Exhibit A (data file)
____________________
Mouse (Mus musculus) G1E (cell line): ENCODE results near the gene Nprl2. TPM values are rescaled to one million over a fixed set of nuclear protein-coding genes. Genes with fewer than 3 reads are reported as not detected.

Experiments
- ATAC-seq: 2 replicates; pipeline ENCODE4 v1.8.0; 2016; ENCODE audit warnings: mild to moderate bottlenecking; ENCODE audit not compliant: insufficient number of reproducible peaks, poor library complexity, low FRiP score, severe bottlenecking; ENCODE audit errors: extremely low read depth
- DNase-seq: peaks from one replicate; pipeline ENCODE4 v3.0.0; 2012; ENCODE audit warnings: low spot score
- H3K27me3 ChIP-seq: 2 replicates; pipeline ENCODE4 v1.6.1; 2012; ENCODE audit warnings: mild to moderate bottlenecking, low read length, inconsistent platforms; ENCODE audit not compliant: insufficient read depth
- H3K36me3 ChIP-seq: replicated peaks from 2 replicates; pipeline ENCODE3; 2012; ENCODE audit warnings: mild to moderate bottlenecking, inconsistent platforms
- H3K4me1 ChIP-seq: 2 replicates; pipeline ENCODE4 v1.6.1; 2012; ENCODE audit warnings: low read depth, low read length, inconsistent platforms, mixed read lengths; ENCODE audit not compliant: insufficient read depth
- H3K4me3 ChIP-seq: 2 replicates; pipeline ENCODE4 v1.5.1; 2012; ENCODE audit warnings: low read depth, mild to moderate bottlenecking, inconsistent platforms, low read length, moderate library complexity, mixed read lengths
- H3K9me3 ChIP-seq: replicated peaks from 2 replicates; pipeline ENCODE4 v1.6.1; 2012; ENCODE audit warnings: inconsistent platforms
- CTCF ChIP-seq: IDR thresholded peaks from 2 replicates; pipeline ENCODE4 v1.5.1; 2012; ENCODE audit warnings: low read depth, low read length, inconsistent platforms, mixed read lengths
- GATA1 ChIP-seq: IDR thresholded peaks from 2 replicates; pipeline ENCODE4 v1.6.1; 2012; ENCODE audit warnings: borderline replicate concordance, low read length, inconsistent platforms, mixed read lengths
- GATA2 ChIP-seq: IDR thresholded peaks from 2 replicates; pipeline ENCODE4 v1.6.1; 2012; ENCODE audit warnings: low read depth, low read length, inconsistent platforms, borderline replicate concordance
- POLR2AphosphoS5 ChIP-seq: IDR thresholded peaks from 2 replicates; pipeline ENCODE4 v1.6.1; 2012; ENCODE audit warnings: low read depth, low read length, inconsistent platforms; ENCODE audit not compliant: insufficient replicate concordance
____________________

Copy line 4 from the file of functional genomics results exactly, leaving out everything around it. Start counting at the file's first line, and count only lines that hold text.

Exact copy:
- DNase-seq: peaks from one replicate; pipeline ENCODE4 v3.0.0; 2012; ENCODE audit warnings: low spot score